Robert Lynn Canady, 91, of Charlottesville, Virginia, died Thursday, January 11, 2024. During his final days, he was surrounded by his children, grandchildren, and several close family friends.
Lynn, as affectionately called by close friends, was born on Christmas Day in 1932, in Kingston Springs, TN. He was raised primarily in small town Dickson, TN, in relative poverty during the Great Depression. He often told stories to children and grandchildren about growing up without central heating or plumbing and going outside to use the “one-holer.” This simple upbringing undoubtedly shaped his character and, in spite of his many great accomplishments, he remained the humble “boy from Dickson, Tennessee,” his entire life.
Raised in a Christian home, Lynn was baptized in Mill Creek in the summer of 1946. After high school, Lynn earned a Bachelor of Science from Austin Peay State University, followed by a Masters of Arts in Curriculum and Instruction from Peabody-Vanderbilt University.
He also honorably served his country in the Navy for several years during the Korean War. Upon return, he eventually went back to school, earning his doctorate degree from the University of Tennessee, where he majored in administration and supervision with collateral studies in educational psychology and industrial and personnel management.
Lynn served tirelessly in numerous educational roles. He taught in grades 4 through 12, and served as principal of elementary, middle and junior high schools in Tennessee and Kentucky. In the 1960s, he held positions in school district central offices and was instrumental in the desegregation of the public schools in Chattanooga, TN. In 1970, he joined the faculty at the University of Virginia, eventually serving in the position of full professor and also chair of the Department of Leadership, Foundations and Policy Studies. Upon retirement, he received the title of Professor Emeritus.
Lynn consulted with school districts in 45 states including schools in the Virgin Islands and Dependent Schools in Germany. Major presentations focused primarily on grading practices, active teaching strategies, implementing programs for at-risk students, and restructuring schools by using a variety of administrative and instructional strategies. Lynn had a passion for developing school policy and practices to enhance the success of all students. He received numerous awards for outstanding teaching and service, including the Phi Delta Kappa Distinguished Service Award, the Outstanding Professor Award in the University of Virginia’s School of Education, and two university-wide awards for distinguished teaching and service.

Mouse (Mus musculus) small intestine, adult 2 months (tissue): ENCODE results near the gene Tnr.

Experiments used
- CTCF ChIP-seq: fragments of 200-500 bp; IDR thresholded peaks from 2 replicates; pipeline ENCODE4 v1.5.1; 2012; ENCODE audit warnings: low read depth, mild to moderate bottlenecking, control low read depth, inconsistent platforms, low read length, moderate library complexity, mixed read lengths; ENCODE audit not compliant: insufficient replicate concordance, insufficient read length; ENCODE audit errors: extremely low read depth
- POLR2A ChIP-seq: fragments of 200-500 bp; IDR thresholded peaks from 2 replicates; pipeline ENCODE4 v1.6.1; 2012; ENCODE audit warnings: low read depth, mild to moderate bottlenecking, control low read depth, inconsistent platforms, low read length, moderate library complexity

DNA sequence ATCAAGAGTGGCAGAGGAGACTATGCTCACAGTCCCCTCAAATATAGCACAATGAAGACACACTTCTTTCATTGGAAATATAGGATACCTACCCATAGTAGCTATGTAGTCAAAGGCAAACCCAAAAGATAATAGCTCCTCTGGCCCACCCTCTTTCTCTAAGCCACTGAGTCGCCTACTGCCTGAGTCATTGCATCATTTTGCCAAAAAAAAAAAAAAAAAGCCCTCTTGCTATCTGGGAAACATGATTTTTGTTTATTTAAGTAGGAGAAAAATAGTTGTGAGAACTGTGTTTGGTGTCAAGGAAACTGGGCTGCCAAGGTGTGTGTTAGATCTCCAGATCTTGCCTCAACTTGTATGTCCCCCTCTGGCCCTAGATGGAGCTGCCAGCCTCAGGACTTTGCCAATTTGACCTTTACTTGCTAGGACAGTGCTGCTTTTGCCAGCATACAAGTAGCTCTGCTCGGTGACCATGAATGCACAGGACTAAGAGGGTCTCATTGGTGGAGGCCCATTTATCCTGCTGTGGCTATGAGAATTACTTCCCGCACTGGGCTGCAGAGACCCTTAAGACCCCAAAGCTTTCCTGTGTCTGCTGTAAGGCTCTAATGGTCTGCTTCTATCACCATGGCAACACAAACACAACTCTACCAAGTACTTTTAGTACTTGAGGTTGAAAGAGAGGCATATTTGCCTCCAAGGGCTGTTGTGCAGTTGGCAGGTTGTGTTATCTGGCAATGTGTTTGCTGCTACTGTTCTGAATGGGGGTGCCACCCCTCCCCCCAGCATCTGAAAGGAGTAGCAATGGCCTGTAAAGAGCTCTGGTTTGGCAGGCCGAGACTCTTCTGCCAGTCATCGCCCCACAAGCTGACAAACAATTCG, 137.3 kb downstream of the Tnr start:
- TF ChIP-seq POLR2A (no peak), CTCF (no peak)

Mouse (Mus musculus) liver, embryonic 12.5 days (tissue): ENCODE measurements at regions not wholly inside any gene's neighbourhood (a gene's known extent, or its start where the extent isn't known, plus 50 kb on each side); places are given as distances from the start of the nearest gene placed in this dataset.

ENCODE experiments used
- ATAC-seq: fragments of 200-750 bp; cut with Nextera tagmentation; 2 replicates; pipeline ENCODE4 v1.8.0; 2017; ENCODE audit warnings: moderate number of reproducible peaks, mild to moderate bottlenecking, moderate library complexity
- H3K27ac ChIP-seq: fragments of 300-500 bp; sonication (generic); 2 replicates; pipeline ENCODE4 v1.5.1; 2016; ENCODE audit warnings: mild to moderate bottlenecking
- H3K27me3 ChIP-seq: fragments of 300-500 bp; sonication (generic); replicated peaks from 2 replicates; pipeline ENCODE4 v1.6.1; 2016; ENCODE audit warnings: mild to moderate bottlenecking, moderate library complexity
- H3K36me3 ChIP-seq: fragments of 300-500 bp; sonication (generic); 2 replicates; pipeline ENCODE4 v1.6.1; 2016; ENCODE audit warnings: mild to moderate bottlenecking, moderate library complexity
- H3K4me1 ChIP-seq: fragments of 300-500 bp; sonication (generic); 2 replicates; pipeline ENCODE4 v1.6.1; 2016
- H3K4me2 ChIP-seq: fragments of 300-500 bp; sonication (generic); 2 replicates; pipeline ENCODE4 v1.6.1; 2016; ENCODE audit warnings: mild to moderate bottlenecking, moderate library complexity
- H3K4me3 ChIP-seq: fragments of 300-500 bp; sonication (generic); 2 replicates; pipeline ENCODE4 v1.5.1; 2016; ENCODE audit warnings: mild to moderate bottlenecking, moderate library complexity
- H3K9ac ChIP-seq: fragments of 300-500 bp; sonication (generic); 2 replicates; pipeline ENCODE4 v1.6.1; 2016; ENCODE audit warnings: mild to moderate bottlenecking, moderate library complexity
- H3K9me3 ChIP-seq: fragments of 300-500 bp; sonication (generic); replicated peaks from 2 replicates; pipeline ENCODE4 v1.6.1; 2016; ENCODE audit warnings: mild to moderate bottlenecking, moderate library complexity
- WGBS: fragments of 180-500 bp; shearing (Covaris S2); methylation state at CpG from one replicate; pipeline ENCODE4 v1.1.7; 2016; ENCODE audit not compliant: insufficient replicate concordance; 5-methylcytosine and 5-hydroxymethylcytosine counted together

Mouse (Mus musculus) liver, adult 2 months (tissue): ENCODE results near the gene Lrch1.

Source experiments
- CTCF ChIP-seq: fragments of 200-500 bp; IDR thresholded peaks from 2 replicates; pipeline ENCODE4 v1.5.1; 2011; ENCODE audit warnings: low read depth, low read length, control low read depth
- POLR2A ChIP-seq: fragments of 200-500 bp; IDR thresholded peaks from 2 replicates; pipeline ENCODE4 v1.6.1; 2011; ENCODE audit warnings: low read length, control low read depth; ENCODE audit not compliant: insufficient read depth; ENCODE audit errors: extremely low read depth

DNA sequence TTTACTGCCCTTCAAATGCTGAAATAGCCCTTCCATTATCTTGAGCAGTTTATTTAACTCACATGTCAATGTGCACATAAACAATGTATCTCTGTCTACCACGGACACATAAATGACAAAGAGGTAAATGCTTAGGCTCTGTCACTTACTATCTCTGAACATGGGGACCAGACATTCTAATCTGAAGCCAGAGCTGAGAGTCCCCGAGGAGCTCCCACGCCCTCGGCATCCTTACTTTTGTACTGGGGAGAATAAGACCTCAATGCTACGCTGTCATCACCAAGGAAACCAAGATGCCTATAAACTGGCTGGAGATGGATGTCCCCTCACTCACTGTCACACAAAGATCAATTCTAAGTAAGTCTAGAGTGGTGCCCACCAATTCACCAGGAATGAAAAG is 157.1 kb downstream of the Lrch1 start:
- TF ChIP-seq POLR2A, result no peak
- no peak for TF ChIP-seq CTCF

Furthermore, he published over 50 articles in educational journals, served as general co-editor of seven books on teaching strategies designed for block schedules, and co-authored another five books on school policy. As recently as 2021, he and his daughter, Carol, co-authored a leader’s guide to accelerating early literacy achievement, a topic of passion in later years.
As educators in Fort Campbell, Kentucky, Lynn and his wife, Marjorie, met on a blind date, and were married in 1962. They resided in Albemarle County, Virginia, for the last 50 years, where they raised their four children in a loving, Christian home. They also had 14 grandchildren, and Lynn enjoyed defeating them in his favorite games, Mexican Dominoes and Rook.
Lynn was an avid reader, and also enjoyed discussing current events and politics with friends and family. He and his wife enjoyed traveling, taking many trips with friends and family to the beach in Nags Head and Myrtle Beach, and several cruises to Europe.
For multiple years, he taught Sunday school for the college and adult classes. He was a loyal and committed husband, father, and friend, with an easy-going nature, quick wit, and self-deprecating humor. He modeled humility, focusing on others’ needs above his own and touched many students’ lives as a teacher and mentor over decades while professor at the University of Virginia School of Education. He nurtured relationships with students and mentees long after graduation. Beloved by students, he received countless visits, letters, and gifts from them over the course of his lifetime, even until his final days.
Lynn is the son of the late James Clinton Canady and Mary Agnes Hunter. He is preceded in death by his parents, as well as by his wife of 60 years, Marjorie Elise Grayson Canady, his brother, Raymond Hunter Canady, and his step-grandson Abraham Albert Granger. Lynn is survived by his four children, Carol Elise Canady, Donna Canady Sylvester (Caleb), Robert Grayson Canady (Sita), and Sarah Emily Canady (Douglas). Lynn is also survived by his grandchildren Lauren Elise Payne; Thomas Grayson, James Nathan, Michael Hunter, Luke Augustine, Andrew Gregory, and Stephen Joseph Canady; Anna Katharine, Elizabeth Colette, and Alden Carter Canady Schultz; and Annabel Patricia, Alan Benjamin (Oak), and Abigail LeClerc Granger. He also is survived by his niece, Susan Johnson (David) and his nephew, Raymond Canady (Cindy).
The family of Robert Lynn is being cared for by Anderson Funeral Services, Crozet.
Per Lynn’s request, his family held a private memorial service and burial on January 15, to be followed by a larger “celebration of life” at a time to be announced soon.
Robert Lynn Canady was quite a storyteller! In lieu of flowers, please honor him by signing his online guestbook at www.andersonfuneralservice.com and by sharing stories toward his last publication!
You also can honor him by making a memorial contribution in his name to: University of Virginia Department of Education and Human Development at the following website: www.givecampus.com/campaigns/25402/donations/new, and designate contributions to the Robert Lynn Canady Fellowship Fund.